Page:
I have to say this was the best Conference I have been to, it gave me a chance to catch up with old friends and make new ones but most of all it gave me a chance to network and find out what's happening with regards to Disabled People across the country.
This two-day event was held at Congress House in London, and was attended across the board from within the TU movement, including delegates with varying disabilities.
Sasha Callaghan welcomed everyone to Conference. She then introduced Seán McGovern, who is Co-Chair of the TUC disabled workers Committee and the member of the General Council representing disabled workers. Sasha also introduced Sarah Veale, who is the secretary of the TUC disabled workers Committee and Peter Purton, who does all the administration for the TUC disabled workers Committee. She also mentioned the other TUC members of staff who help put this Conference together. Carol Ferguson, Julie Lawrence, Jay Cook and Stef Pugsley.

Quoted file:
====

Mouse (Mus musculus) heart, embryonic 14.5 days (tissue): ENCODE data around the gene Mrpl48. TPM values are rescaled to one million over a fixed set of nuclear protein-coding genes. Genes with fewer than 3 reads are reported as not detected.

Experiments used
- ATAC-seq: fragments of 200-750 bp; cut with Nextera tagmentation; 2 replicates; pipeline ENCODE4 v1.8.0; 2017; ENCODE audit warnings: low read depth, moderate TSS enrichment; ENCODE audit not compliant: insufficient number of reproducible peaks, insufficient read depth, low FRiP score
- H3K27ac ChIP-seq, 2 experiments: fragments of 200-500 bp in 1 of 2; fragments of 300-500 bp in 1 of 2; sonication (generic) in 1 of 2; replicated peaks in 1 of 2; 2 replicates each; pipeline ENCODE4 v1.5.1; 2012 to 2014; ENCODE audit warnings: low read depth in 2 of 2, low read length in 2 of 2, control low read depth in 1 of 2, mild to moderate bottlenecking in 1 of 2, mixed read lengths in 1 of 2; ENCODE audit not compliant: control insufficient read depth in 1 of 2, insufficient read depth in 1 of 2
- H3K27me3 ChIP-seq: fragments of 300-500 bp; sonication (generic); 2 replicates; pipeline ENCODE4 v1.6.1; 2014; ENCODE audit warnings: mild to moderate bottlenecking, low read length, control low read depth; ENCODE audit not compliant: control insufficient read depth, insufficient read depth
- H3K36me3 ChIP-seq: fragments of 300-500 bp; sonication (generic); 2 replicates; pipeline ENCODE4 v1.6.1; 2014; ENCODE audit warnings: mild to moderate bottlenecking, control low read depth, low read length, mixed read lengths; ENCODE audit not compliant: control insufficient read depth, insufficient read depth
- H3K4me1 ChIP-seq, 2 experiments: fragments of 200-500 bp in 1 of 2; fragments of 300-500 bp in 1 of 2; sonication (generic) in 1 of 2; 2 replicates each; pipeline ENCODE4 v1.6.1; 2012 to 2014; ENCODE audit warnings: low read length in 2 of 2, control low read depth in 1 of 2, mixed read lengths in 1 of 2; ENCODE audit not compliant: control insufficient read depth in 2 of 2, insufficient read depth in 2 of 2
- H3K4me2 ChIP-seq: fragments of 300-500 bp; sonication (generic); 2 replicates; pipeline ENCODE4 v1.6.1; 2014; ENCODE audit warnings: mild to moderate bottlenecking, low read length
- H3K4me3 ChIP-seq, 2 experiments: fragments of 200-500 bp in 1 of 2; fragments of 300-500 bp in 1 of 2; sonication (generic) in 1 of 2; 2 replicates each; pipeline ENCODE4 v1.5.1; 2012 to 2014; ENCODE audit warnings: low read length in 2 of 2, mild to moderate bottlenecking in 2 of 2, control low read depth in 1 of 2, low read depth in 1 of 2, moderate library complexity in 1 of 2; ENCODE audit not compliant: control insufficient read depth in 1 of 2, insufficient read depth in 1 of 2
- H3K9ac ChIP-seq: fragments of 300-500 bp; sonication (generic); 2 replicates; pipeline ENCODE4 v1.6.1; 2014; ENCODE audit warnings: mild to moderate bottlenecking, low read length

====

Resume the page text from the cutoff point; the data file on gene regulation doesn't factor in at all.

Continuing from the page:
She also reminded Conference about being respectful to other delegates even when we don't always agree with their view points, to be careful with our language, we don't want any language that's disablist, sexist, homophobic.
The first speaker was Lord Colin of Dalston. He is a life long campaigner for the rights of disabled people, and especially around the field of education. He is a UCU member and Director of the disability resource team for many years before he was appointed to the House of Lords in 2006.
Lord Low said that it was a great pleasure to be here and was pleased to have been invited. He said that there was a widespread feeling that this is the most hostile government disabled people have faced since anyone can remember. He asked how this can be justified. His said he thought that there were two reasons. First, the government's economic policy is too restrictive to the point where it's actually counter productive and self defeating, the draconian cuts in public expenditure are putting a strangle hold on the economy which is actually inhibiting recovery. The general pain doesn't have to be as great. Secondly, the government has made many statements to the effect that it intends to introduce its austerity measures in such a way as to ensure the most vulnerable are protected.